When poet Chris Wise moved to Houston about 20 years ago, he searched for open mics where he could perform his poetry. That’s when he discovered First Fridays—and he’s a better writer for it, he says.
“What I liked about it was that it was free, which is a beautiful comment on who may participate. I was very broke back then,” said Wise. “The range of skill level and notoriety of the readers spanned the spectrum—so there really was a space for everyone. I became friends with the writers I admired, and in turn I learned from them.”
There have been other local poetry readings and open mics that he’s attended over the years, he added, but some are gone or now rebooted under different concepts by different people.
“First Fridays has been consistent and under one person, Robert Clark,” Wise said.
Clark, a longtime Houston-based poet, educator, and director of the Houston Poetry Festival, established First Fridays in 1975. He coordinated and hosted it without interruption until March 2020 when it was indefinitely suspended because of the COVID-19 pandemic.
Determined to bring it out of its hiatus and to continue Clark’s vision, a group of 20 local poets and First Friday regulars organized and rallied this past winter, and came up with a plan to revive the series.
“[Robert] has been hoping that someone would pick up his love and passion for his First Friday Reading Series for him,” said Richard Gamez, Clark’s longtime partner. Clark has been struggling with health issues recently, leading loved ones to establish a GoFund Me campaign on his behalf.
First Fridays is now set to relaunch over the next 12 months at Inprint, resuming for the first time since the pandemic. Four local poets (Kelly Anne Ellis, Angelique Jamail, Yolanda Movsessian, and Chris Wise) will rotate as hosts. Each event is free and includes a reading by a featured poet, followed by an open mic for anyone to perform their work.
Wise shared with Houston Arts Journal the First Fridays 2023-2024 season schedule:
April 7, 2023
May 5, 2023
Kelly Anne Ellis
June 2, 2023
July 7, 2023
August 4, 2023
Kelly Anne Ellis
September 1, 2023
Kelly Anne Ellis
Maha Abdel Wahab
October 6, 2023
November 3, 2023
December 1, 2023
January 5, 2024
February 2, 2024
March 1, 2024
The inaugural post-pandemic reading is Friday, April 7, 2023 at 8pm at Inprint. Doors open at 7:30pm. Chris Wise hosts poet-activist Marlon Lizama, author of My Spanglish Hip Hop Story.
“I always have a great time when I am able to go and look forward to getting to hear a variety of poets, those that I have known for years and new friends I’m meeting for the first time,” wrote Lupe Mendez, 2022-2023 Texas Poet Laureate, in an article for Poets & Writers.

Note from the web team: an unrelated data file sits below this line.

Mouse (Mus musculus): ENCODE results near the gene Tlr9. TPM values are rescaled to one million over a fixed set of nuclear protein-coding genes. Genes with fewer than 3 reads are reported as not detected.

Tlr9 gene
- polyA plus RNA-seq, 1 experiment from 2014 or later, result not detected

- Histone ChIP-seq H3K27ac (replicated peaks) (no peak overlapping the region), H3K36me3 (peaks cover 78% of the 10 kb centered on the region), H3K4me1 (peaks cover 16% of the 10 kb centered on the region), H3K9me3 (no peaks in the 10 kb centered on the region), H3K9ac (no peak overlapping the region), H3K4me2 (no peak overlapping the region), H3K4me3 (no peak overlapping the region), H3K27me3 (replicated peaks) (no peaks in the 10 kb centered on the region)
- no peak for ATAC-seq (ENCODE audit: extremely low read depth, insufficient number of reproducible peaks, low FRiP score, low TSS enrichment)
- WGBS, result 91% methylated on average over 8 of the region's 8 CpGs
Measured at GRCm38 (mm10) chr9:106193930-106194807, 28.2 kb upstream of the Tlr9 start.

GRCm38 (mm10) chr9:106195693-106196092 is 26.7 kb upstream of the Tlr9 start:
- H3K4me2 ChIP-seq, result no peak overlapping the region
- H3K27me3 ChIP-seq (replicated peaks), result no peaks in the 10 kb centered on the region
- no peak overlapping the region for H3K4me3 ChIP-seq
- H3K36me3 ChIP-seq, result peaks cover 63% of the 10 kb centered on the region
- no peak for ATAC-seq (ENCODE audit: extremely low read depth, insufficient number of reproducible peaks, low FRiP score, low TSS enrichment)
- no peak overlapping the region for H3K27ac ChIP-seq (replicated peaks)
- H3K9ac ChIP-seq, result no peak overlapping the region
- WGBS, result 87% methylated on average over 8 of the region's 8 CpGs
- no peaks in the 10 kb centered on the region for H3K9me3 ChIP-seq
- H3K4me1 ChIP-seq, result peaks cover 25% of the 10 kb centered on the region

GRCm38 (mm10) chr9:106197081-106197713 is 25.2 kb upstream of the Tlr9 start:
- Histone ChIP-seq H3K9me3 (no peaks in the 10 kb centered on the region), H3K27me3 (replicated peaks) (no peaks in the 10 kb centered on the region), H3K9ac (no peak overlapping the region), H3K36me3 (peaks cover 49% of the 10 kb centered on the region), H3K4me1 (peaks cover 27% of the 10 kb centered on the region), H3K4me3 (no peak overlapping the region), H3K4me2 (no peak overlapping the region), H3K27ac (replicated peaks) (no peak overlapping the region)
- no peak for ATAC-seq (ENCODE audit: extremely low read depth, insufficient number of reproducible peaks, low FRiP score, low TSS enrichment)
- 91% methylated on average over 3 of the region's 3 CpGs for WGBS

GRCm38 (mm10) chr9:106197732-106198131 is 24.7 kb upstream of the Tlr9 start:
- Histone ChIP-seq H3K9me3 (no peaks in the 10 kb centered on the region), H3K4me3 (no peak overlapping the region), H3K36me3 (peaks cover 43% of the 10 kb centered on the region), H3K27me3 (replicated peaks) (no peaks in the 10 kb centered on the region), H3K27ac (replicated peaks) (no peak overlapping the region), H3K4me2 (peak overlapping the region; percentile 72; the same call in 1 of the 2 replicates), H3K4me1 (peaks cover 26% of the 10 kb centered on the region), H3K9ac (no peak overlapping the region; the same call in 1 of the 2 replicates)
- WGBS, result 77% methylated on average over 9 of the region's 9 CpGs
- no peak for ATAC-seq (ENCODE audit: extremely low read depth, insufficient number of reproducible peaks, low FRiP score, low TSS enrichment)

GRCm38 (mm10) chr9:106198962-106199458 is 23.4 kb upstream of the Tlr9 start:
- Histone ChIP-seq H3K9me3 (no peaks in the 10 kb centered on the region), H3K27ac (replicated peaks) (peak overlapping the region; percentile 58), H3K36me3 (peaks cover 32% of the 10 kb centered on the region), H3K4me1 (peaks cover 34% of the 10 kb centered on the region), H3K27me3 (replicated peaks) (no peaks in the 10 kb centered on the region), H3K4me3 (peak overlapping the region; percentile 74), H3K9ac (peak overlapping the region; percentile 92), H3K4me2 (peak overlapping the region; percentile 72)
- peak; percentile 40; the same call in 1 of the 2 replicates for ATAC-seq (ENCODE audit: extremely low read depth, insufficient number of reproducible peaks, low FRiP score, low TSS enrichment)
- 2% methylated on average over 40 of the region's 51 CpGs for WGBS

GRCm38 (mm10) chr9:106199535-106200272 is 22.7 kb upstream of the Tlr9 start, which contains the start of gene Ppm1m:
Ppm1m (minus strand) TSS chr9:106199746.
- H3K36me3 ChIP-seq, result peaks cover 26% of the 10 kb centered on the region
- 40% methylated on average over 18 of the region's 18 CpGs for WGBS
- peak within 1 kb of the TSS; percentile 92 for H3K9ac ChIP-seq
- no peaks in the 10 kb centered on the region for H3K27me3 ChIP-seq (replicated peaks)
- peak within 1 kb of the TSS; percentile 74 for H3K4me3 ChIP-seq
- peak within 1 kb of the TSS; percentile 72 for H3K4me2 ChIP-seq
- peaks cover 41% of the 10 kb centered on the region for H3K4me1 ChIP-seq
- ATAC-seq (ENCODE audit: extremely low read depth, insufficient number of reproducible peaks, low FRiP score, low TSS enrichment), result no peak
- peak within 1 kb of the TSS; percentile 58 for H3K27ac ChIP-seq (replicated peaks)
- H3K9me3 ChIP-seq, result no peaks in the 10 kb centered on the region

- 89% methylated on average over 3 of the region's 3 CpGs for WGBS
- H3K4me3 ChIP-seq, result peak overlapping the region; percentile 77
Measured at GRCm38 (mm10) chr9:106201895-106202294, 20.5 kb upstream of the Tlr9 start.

Stories of its venue changes have taken on the quality of folklore, according to poet and original attendee R.T. Castleberry.
Castleberry recalls First Fridays’ early years, when the open mics and readings were held at locations like an auction house, the Orange Show, a café, and music clubs and bars—including Hard Thymes, a former folk music venue once located on Bissonnet.
“Hard Thymes was split between a bar area and a performance/eating area complete with an elevated stage. In the five or so years First Friday was held there, it became notorious for the rowdy behavior of both performers and audiences. As mentioned, it had a bar area,” said Castleberry.
After Hard Thymes closed, the series moved to the former Firehouse Gallery on Westheimer.
“The Firehouse featured a large, brick porch for performers and audiences to relax and visit on, a tiny kitchen area behind the performance area where the cool kids hung out drinking beer and double glass doors in the street level performance area,” recalled Castleberry.
“In the days when the Westheimer Weekend Crawl was in its heyday, the poets read with their backs to the street—and the street traffic. The Firehouse also continued in the First Friday reputation for unruliness,” he said.
First Fridays eventually settled down its roots at Inprint, which has provided a home for the series for the past 20-plus years.
“[Robert Clark] wanted there to be a space for local poets to share their work with the public and each other. He was committed to always highlighting a featured writer, followed by an open mic, so that less established writers could share a poem or two,” said Krupa Parikh, Inprint’s Associate Director.